Bulletin du cancer. 05/2014; 101(5):481-485.
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    ABSTRACT: Cytarabine (cytosine arabinoside) is one of the most effective drugs for the treatment of patients diagnosed with acute myeloid leukemia (AML). Despite its efficiency against AML cells, emergence of drug resistance due to prolonged chemotherapy in most patients is still a major obstacle. Several studies have shown that drug resistance mechanisms alter the sensitivity of leukemia cells to immune system effector cells. To investigate this phenomenon, parental acute myeloid cell lines HL-60 and KG-1 were continuously exposed to increasing doses of cytarabine in order to establish equivalent resistant cell lines, HL-60 (R), and KG-1(R). Our data indicate that cytarabine-resistant cells are more susceptible to NK-mediated cell lysis as compared to parental cytarabine-sensitive cells. The increased susceptibility correlates with the induction of ULBP1/2/3, NKG2D ligands, on target cells by a mechanism involving c-Myc induction. More importantly, chromatin immunoprecipitation assay revealed that ULBP1/3 are direct targets of c-Myc. Using drug resistant primary AML blasts as target cells, inhibition of c-Myc resulted in decreased expression of NKG2D ligands and the subsequent impairment of NK cell lysis. This study provides for the first time the c-Myc dependent regulation of NKG2D ligands in acute myeloid leukemia.
    Blood 03/2014; · 9.78 Impact Factor
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    ABSTRACT: The goal of the present work was to compare outcomes of definitive concurrent cisplatin-based chemoradiotherapy (CRT) with cetuximab-based bioradiotherapy (BRT) in locally advanced head-and-neck squamous cell carcinoma (HNSCC). Between 2006 and 2012, 265 patients with locally advanced HNSCC were treated at our institution with CRT (n = 194; 73 %) with three cycles of cisplatin (100 mg/m(2), every 3 weeks) or BRT (n = 71; 27 %) with weekly cetuximab. Patients receiving BRT had more pre-existing conditions (Charlson index ≥ 2) than the CRT group (p = 0.005). Median follow-up was 29 months. In all, 56 % of patients treated with CRT received the planned three cycles (92 % at least two cycles) and 79 % patients treated with BRT received six cycles or more. The 2-year actuarial overall survival (OS) and progression-free survival (PFS) were 72 % and 61 %, respectively. In the multivariate analysis (MVA), T4 stage, N2-3 stage, smoking status (current smoker as compared with never smoker), and non-oropharyngeal locations predicted for OS, whereas BRT association with OS was of borderline significance (p = 0.054). The 2-year actuarial locoregional control (LRC) and distant control (DC) rates were 73 and 79 %, respectively. CRT was independently associated with an improved LRC (2-year LRC: 76 % for CRT vs. 61 % for BRT) and DC (2-year LRC: 81 % for CRT vs. 68 % for BRT) in comparison with BRT (p < 0.001 and p = 0.01 in the MVA). Subgroup analyses showed that T4 patients benefited significantly from CRT (vs. BRT) in LRC, while T1-3 did not. BRT patients had more G3-4 skin complications (p < 0.001) and CRT patients had higher rates of feeding tube placement (p = 0.006) and G3-4 gastrointestinal toxicities (p < 0.001). This retrospective analysis showed a better LRC in locally advanced HNSCC treated by cisplatin-based CRT than cetuximab-based BRT, and a nonsignificant trend towards an improved OS.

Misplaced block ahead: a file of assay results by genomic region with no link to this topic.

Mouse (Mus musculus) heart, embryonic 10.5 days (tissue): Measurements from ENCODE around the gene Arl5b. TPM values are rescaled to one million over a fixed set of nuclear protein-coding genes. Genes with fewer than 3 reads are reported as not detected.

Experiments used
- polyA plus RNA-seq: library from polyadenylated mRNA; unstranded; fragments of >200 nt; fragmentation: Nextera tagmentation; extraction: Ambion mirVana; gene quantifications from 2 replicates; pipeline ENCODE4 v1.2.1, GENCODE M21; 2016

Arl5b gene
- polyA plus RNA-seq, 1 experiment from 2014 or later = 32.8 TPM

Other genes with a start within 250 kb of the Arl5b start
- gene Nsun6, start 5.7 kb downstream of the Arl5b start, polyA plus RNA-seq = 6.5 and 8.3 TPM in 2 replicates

Strahlentherapie und Onkologie 03/2014; · 4.16 Impact Factor
  • Journal of Clinical Oncology 12/2013; · 18.04 Impact Factor
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    ABSTRACT: PURPOSECisplatin plus fluorouracil (PF) induction chemotherapy has been compared with taxane (docetaxel or paclitaxel), cisplatin, and fluorouracil (Tax-PF) in randomized trials in locoregionally advanced head and neck cancers (LAHNCs). The aim of this meta-analysis was to study the efficacy and toxicity of Tax-PF and PF and identify differences in outcomes in subsets of patients. METHODS Five randomized trials representing 1,772 patients were identified. Updated individual patient data (IPD) were retrieved for all trials. The log-rank test, stratified by trial, was used for comparison. Interaction or trend tests were used to study the interaction between covariates and treatment. 7.4%) in favor of Tax-PF. Heterogeneity was significant (P = .08, I(2) = 51%) and related to one trial. There was no more heterogeneity after exclusion of this trial (P = .99, I(2) = 0%), and HR of death was 0.72 (95% CI, 0.63 to 0.83) in favor of Tax-PF. There was no interaction between treatment effect and the following patient covariates: age, sex, performance status, tumor stage, or site. Tax-PF was associated with significant reductions of progression, locoregional failure, and distant failure compared with PF, with HRs of 0.78 (95% CI, 0.69 to 0.87; P < .001), 0.79 (95% CI, 0.66 to 0.94; P = .007), and 0.63 (95% CI, 0.45 to 0.89; P = .009) respectively. CONCLUSION This IPD meta-analysis shows the superiority of Tax-PF over PF as induction chemotherapy. Its precise role in the management of LAHNC remains to be determined.
    Journal of Clinical Oncology 07/2013; · 18.04 Impact Factor
  • Journal of Clinical Oncology. 07/2013;